For those trying to keep their identity secret, Tor is arguably the most powerful tool available. Its use of onion routing with one of the industry’s largest networks makes it difficult for an adversary to deanonymize users. However, this anonymity comes at a cost to latency and bandwidth.
In a world where data is increasingly bought and sold, many internet users are looking to conceal their browsing habits from their ISPs and web trackers. For these relatively small or disinterested adversaries, Tor is overkill. An alternative for these users is a VPN, but they have their own set of drawbacks. In particular, most VPNs are either paid or ad-supported.
For my intern research project, I set out to bridge the gap between Tor and VPNs by creating a versatile tool that compromises between anonymity and speed.
The project, dubbed Torantula, started as a more general implementation of Tor Button's domain isolation, which sends traffic to different domains through different Tor circuits. What I wanted to do was implement something similar that could be put transparently in front of any SOCKS-capable application, even if they do not support isolating Tor streams themselves.
In essence, Torantula isolates Tor streams in a more lenient way than the Tor client can by default. This, coupled with the ability to reuse streams, reduces the latency when connecting to new addresses.
The Unethical Bit
With Torantula successfully acting as an intermediate proxy and able to control the circuits that streams go through, a thought entered my head: what if I added the ability to also send streams over different Tor processes.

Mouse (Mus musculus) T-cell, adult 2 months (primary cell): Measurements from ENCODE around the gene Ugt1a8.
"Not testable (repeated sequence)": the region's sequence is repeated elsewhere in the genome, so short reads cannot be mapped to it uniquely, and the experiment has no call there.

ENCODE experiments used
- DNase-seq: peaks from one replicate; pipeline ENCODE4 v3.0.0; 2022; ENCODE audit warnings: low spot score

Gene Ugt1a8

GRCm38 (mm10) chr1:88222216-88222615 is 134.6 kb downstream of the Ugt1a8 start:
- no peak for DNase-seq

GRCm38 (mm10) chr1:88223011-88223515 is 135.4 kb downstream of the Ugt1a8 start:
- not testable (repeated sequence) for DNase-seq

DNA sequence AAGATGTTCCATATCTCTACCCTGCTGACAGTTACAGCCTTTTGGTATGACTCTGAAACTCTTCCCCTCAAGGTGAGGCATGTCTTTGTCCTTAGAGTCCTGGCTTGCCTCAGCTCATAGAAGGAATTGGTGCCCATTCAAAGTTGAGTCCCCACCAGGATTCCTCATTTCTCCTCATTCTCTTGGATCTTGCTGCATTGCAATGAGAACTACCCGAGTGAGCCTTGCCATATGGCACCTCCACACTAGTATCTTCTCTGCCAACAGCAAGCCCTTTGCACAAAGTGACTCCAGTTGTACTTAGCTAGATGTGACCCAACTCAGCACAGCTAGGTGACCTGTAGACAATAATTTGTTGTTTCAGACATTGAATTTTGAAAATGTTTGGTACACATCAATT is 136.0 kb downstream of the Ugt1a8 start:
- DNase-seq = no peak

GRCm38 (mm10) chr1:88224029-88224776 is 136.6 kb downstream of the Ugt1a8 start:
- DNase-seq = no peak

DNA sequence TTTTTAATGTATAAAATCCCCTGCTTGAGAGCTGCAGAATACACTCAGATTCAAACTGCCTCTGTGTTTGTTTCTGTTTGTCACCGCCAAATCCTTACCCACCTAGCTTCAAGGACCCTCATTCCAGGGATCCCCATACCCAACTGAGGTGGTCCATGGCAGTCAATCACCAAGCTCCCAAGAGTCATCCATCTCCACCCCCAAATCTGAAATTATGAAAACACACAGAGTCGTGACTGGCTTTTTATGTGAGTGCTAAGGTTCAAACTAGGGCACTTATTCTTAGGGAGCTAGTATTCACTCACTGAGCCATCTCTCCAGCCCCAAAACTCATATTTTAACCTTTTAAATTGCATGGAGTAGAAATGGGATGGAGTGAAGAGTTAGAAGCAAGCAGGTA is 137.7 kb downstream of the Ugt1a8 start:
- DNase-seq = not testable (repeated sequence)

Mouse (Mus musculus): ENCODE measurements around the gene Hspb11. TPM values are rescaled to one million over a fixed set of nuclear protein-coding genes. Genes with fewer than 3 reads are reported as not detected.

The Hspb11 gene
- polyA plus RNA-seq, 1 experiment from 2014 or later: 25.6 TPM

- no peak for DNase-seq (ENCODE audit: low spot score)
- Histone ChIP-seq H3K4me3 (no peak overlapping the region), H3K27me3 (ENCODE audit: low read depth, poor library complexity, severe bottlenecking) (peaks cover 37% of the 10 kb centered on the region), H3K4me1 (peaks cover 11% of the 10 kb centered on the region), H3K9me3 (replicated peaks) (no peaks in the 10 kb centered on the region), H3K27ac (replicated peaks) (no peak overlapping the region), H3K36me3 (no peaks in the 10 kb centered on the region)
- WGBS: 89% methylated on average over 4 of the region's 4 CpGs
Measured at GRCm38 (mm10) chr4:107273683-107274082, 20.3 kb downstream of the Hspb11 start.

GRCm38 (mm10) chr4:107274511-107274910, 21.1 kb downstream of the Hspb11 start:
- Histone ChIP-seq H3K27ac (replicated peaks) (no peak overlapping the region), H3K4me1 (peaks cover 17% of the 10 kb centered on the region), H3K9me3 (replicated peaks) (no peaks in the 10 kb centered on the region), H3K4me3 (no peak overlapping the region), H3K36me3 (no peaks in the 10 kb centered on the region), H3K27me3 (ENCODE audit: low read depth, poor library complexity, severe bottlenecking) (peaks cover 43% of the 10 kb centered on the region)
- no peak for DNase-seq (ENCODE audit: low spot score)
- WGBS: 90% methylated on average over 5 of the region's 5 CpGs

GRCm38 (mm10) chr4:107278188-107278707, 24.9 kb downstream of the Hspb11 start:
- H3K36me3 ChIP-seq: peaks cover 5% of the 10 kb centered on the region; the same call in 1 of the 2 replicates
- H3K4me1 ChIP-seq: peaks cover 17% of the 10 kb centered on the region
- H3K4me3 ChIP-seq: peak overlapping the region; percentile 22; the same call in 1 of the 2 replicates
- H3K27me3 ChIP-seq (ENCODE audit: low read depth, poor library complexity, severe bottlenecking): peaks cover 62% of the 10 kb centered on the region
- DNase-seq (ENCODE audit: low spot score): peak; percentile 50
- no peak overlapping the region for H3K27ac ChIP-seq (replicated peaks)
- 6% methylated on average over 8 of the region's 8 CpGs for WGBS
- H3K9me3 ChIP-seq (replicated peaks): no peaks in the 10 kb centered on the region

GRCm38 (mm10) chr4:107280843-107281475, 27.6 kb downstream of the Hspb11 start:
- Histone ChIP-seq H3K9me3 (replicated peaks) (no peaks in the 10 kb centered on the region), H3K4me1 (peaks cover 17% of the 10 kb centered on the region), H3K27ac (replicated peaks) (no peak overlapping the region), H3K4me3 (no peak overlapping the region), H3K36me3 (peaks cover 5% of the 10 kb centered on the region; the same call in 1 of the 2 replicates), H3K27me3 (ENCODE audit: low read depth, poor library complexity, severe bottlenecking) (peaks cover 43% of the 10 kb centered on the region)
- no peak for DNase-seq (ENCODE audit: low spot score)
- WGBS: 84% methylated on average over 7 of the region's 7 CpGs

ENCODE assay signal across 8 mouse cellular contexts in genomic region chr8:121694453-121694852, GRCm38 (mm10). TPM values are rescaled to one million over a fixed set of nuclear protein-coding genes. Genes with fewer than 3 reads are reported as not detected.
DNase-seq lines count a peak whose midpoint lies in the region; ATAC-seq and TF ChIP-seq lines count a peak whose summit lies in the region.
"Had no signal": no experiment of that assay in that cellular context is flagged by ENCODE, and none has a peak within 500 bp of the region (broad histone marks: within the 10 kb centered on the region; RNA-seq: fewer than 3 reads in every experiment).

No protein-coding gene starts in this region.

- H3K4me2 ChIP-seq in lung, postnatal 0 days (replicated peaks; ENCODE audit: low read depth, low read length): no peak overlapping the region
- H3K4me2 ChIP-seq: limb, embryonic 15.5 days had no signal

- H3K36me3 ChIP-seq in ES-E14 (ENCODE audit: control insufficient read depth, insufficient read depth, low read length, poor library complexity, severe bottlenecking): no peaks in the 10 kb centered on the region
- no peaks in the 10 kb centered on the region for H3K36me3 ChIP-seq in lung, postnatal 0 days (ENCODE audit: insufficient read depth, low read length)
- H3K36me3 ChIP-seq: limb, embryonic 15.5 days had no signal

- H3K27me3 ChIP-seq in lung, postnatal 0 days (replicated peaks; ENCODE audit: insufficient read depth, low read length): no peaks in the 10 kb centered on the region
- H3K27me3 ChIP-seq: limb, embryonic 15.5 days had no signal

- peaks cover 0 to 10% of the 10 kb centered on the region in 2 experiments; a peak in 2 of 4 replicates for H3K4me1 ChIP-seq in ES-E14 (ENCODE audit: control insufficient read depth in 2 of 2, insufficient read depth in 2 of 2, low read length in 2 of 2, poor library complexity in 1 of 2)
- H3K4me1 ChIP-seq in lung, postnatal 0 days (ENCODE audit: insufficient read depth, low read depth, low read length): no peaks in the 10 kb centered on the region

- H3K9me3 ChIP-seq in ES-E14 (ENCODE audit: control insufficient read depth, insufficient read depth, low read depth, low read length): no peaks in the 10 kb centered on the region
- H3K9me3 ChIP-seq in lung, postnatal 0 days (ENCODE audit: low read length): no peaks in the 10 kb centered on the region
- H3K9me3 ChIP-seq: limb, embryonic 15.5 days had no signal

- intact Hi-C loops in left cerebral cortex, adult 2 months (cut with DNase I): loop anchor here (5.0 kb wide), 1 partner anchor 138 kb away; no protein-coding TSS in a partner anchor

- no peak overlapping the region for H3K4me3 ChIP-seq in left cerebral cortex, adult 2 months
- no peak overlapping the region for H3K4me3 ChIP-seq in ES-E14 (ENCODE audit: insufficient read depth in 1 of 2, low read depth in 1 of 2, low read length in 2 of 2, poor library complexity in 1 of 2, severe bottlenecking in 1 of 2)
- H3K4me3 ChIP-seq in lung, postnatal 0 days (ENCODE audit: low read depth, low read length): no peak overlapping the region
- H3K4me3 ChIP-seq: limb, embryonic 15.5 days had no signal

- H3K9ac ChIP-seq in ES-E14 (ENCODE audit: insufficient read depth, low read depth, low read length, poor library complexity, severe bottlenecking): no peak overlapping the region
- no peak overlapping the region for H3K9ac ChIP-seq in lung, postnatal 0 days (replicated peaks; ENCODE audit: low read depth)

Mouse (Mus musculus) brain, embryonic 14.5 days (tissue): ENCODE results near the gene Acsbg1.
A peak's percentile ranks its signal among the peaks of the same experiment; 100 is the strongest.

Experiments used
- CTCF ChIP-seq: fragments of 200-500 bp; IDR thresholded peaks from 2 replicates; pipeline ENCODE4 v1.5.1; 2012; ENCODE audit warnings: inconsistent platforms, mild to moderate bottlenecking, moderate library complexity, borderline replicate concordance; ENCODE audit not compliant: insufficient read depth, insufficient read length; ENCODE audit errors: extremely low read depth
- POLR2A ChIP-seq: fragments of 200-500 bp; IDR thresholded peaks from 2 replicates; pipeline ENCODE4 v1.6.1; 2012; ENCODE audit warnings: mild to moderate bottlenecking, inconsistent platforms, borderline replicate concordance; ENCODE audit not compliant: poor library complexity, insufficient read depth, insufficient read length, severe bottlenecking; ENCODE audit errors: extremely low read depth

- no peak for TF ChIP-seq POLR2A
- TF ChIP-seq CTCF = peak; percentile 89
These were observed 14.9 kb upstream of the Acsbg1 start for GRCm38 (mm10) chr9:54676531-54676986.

Intuitively, I didn't think this would do much. However, I knew Tor throttled clients at guard nodes to keep the network less saturated, so I figured it was worth a shot to see if I could get better bandwidth by using multiple processes.
The results were better than I expected.
Yes, that's 12.7 MiB/s, about 100 Mb/s, through Tor. Granted, this type of speed can only be realized when it is one client talking to several independent clients. This limits the use-cases where such bandwidth can be achieved to things like torrenting, large-scale port scanning, and web crawling. Still though, that's almost 100 Mb/s through Tor.
That said, I'd be remiss to not mention the downside of this. For one, torrenting over Tor is notoriously prone to leaking information about the user. Further, you're abusing the network pretty badly. That bandwidth you're using to download Arch Linux could ethically be better utilized by a political dissident or whistleblower.
I set out to fine-tune Tor for speed and there were definitely some improvements in that realm. However, in all cases where Torantula yields better performance, it is at the cost of a more relaxed security measure. If you absolutely need security and anonymity, stick to using Tor directly or through Tor Browser. Torantula is for those with little to hide, who are facing weak adversaries, and want some more speed.
Torantula is available for download and use at https://github.com/SecurityInnovation/Torantula. I was only able to test it on Linux, but it'll probably work fine on OS X, too (Maybe with minor tweaking).
For a more technical overview of Torantula, visit http://garrettmarconet.blogspot.com/2017/09/tuning-tor-for-performance.html
Written by Garrett Marconet, Security Innovation Intern